But we oppose the idea that any group or tribe is a “guest” or a “host” in Ethiopia. Addis Ababa is not owned exclusively by the Oromo or by any ethnic group. It is for all Ethiopians. Yes, Oromo clans lived in Addis Ababa area for many centuries. But before Oromos, many other ethnolinguistic communities have lived in this land. For example, Gurage people’s southern migration, Muslim sultanates and Christian kingdoms are all part of the whole Shewa region’s history over a thousand years. So Oromos are not the only “natives” of this land. For many reasons, Addis Ababa belongs to every Ethiopian citizen. Unfortunately, some Oromo nationalists like to recklessly throw around “settler” and “colonialist” labels against non-Oromos. That is shameful. Mr. Ararssa even complained about Oromos “material and cultural loss, humiliation, dispossession of land…” But he forgot to mention the same “dispossession” has happened to the Sidama, the Dawaro, the Adal, Damot, Argoba and many others who lost their land and identity at the hands of Oromo warriors. If you are a real scholar, why selectively hide parts of our history? Thanks to the Oromo’s Mogassa and Gudifecha systems and other mass assimilation campaigns by the Oromo, many distinct ethnic communities have lost their past identities, territories and they have “become Oromo.” Despite these historical events, we still might not know every detail of how pieces of our history fit together. What we know for sure is that we are ALL here now in the land that we all call Ethiopia. We are all here in Addis Ababa. Let us move on. Whether we like it or not, we have to find ways to get along and co-exist peacefully.

We can not achieve this goal by attacking and labeling each other.

When scholars & politicians instigate violence using the “us vs them” tactic, or divide people using the “host vs guest” labels, they are playing into the WORST of our emotions and our instincts. Exploiting people’s tribal instincts is very unscholarly and weak. If people like Mr. Ararssa want to show how smart and scholarly they are, they should provide comprehensive solutions to our complex identities and our complicated problems. So please Stop taking the easy way out. It is very easy to preach tribal propaganda to the choir. It is hard to present progressive ideas that break ethnic barriers, and solve the economic, social and political problems of a multiethnic nation. It is very easy to rubber-stamp one-sided historical accounts from the A-to-Z liberation fronts in Ethiopia. It is hard to do a balanced, inclusive and extensive research of our diverse Ethiopian history. As leaders and thinkers of our nation, We can either choose to take the easy path, or we can choose to take the hard but honorable and rewarding path. For the Mr. Ararssas and Mr. Jawars out there, I challenge you to take the honorable path. The crisis in Ethiopia requires an in depth approach and multifaceted solution. Let us shine light into the darkness, because more darkness can not drive out existing darkness.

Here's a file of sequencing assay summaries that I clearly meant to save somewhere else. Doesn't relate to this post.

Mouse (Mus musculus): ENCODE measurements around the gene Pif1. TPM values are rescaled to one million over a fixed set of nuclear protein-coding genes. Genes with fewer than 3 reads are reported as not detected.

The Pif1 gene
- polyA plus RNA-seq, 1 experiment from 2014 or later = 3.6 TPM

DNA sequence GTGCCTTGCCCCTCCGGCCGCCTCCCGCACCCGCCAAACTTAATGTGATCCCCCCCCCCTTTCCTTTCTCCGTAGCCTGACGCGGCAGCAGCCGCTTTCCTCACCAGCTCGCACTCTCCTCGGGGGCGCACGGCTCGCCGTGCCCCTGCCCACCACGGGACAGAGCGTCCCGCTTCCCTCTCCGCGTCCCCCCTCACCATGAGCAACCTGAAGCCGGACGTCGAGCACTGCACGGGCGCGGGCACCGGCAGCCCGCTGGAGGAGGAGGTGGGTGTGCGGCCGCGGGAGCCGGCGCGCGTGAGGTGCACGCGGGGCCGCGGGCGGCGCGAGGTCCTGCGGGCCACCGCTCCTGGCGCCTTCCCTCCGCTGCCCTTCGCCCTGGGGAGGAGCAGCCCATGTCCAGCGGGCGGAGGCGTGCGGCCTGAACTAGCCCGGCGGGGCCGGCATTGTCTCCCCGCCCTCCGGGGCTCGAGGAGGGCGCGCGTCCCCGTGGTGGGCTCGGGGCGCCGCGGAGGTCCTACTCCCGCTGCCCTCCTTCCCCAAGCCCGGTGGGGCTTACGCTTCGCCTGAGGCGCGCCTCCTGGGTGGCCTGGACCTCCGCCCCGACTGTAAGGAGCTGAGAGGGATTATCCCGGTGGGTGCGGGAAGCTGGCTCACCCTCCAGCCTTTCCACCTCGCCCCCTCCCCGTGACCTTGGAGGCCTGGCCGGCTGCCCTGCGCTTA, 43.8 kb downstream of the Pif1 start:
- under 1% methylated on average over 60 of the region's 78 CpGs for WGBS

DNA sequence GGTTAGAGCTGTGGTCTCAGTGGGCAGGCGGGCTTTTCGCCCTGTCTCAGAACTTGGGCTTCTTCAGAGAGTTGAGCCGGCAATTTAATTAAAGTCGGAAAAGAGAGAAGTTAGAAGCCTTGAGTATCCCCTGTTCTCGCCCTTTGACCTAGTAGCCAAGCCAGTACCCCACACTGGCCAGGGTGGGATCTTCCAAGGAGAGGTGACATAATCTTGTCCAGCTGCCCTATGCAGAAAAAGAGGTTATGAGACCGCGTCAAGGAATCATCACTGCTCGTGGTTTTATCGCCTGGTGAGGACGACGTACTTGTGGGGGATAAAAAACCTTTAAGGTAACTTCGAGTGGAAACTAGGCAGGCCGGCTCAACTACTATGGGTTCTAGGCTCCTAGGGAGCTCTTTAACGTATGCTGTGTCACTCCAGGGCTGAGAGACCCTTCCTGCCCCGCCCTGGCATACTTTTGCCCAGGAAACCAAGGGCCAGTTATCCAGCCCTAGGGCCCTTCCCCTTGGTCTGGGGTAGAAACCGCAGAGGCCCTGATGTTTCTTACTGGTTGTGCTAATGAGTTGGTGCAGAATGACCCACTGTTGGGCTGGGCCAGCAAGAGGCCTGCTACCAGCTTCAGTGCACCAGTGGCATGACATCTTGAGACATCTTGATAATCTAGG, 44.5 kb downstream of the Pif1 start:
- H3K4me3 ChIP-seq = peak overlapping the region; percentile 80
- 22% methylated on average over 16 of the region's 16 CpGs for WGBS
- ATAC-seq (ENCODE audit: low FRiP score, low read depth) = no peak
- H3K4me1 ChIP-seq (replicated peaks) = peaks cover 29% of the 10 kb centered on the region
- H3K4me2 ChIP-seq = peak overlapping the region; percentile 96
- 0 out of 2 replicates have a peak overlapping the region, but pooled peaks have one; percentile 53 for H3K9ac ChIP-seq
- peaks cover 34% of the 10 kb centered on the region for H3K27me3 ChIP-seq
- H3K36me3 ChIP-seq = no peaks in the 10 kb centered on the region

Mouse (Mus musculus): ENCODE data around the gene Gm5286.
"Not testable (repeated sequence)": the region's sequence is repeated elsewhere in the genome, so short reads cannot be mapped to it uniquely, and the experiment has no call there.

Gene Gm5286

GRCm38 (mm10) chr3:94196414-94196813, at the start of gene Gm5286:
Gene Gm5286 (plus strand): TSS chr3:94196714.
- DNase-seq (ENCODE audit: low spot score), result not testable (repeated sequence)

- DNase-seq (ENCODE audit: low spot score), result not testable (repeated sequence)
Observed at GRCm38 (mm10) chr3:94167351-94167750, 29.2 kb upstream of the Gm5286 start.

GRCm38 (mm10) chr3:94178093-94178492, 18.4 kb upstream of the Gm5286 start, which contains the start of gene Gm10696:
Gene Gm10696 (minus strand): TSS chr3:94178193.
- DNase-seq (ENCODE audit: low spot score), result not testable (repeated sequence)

By Keffyalew Gebremedhin

Ethiopia and the United States held face-to-face discussion in New York on September 21, 2016 on the side of the UN General Assembly. The respective sides were led by the TPLF Prime Minister Hailemariam Desalegn and his opposite number US Assistant Secretary of State Linda Thomas-Greenfield.

The subject of their discussion was not the usual back-patting and praises. This time there is no way of hiding the dangerous situation evolving in Ethiopia because of popular uprising against the ruling Tigray People’s Liberation Front (TPLF).

The US official made it plain that the situation in Ethiopia is dangerous. In particular she put her stress how much the United States is very concerned about the deepening instability and the violence, particularly in the Oromia and Amhara regions, according to an editorial on the Voice of America.

Ms Thomas-Greenfield criticized the response by the TPLF regime to protests in the country as “intense and somewhat harsh crackdown”. She added: